But it is not defeat. Jesus knows the path he travels. Scripture bears witness to his work. It is in his hand to call upon twelve legions of angels, but he will not. He comes to fulfill the scriptures. He comes to embody them. He comes to be the faithful son – the theme with which we began this Lenten season when the devil assaulted Jesus in the wilderness but could not turn him from his fidelity to God. His prayer in the Garden of Gethsemane is for this cup to pass him by, but his deeper prayer, his more fundamental request, is “not what I want but what you want.”

It is not that God wants Jesus to die, but this is the path upon which God and humanity have been set since Adam and Eve eyed the fruit in the Garden and thought they could be gods. It is the path that brings our rebellion from God to its terrible climax and changes forever the chemistry between God and ourselves. Humanity does its worst; God does his best; and in that interchange the door opens to a new world, a world reborn, a world brought back to its right place under the governance of God’s creating, life-giving spirit. The door to a new world opens, if we will choose it, if we will enter, if we will turn from fighting God to following him.

But whether or not we turn toward God, God has turned toward us. Decisively and eternally. At whatever price.

The Prayer for April 13, 2014

Almighty God, Hidden in Mystery and Majesty,
trusting your promise, Jesus entered Jerusalem
knowing the sacrifice he would offer.
Grant us a share of his Spirit
and the courage to follow his way of love.

The Texts for April 13, 2014

Procession with Palms Reading: Matthew 21:1-11
“The crowds that went ahead of him and that followed were shouting, “Hosanna to the Son of David! Blessed is the one who comes in the name of the Lord! Hosanna in the highest heaven!” – Matthew’s account of Jesus’ arrival in Jerusalem.

Processional Psalm: Psalm 118:1-2, 19-29
“Open to me the gates of righteousness, that I may enter through them and give thanks to the Lord…The stone that the builders rejected has become the chief cornerstone.” – A song of salvation from an ancient festival in Israel as the community enters through the gates into the temple, rejoicing in God’s deliverance.

Reading from the prophets: Isaiah 53:1-6
“He was wounded for our transgressions, crushed for our iniquities; upon him was the punishment that made us whole.” – Isaiah’s vision of the suffering servant who bears the sins of the people.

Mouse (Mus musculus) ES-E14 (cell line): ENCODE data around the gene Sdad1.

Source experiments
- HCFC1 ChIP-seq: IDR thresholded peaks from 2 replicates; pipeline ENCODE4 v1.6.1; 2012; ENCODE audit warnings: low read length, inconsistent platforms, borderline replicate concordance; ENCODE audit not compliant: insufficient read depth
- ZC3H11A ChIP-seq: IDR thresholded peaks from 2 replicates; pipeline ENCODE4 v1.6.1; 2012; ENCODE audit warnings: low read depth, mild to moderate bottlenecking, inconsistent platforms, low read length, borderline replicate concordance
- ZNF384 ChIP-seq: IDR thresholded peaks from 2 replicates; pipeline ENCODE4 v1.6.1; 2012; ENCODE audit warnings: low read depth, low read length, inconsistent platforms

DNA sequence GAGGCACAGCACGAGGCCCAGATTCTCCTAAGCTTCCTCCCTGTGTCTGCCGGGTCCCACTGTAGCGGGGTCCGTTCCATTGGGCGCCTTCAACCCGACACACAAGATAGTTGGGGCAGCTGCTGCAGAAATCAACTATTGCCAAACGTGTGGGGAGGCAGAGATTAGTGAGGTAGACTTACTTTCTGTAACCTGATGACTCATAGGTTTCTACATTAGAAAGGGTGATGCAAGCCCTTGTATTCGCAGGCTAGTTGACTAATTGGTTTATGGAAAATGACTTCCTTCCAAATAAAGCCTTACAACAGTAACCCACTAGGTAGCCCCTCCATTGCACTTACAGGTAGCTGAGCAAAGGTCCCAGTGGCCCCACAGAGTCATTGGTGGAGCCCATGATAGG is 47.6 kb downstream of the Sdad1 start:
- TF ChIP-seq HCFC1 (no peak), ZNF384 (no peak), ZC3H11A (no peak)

Passion Reading: Matthew 26:1 – 27:61
“Over his head they put the charge against him, which read, “This is Jesus, the King of the Jews.” –The passion narrative according to Matthew.

Appointed Readings for Passion Sunday

First Reading: Isaiah 50:4-9a
“I gave my back to those who struck me, and my cheeks to those who pulled out the beard; I did not hide my face from insult and spitting.” – Another of the ‘servant songs’ from Isaiah describing a teacher who suffers, but trusts completely in God’s vindication.

Psalmody: Psalm 31:9-16
“My life is spent with sorrow, and my years with sighing; my strength fails because of my misery, and my bones waste away.” – A cry from one who suffers and who faces the threat of a violent death. It echoes with themes of the passion and contains the words Jesus used from the cross “Into your hands I commend my spirit.”

Second Reading: Philippians 2:5-11
“Let the same mind be in you that was in Christ Jesus,who, though he was in the form of God, did not regard equality with God as something to be exploited, 7 but emptied himself, taking the form of a slave.”
– An early Christian hymn reciting the humiliation and exaltation of Jesus. It is used by Paul to remind the community of the mind of Christ and to call them to abide in his Spirit.

Gospel: Matthew 26:14 – 27:66 or Matthew 27:11-54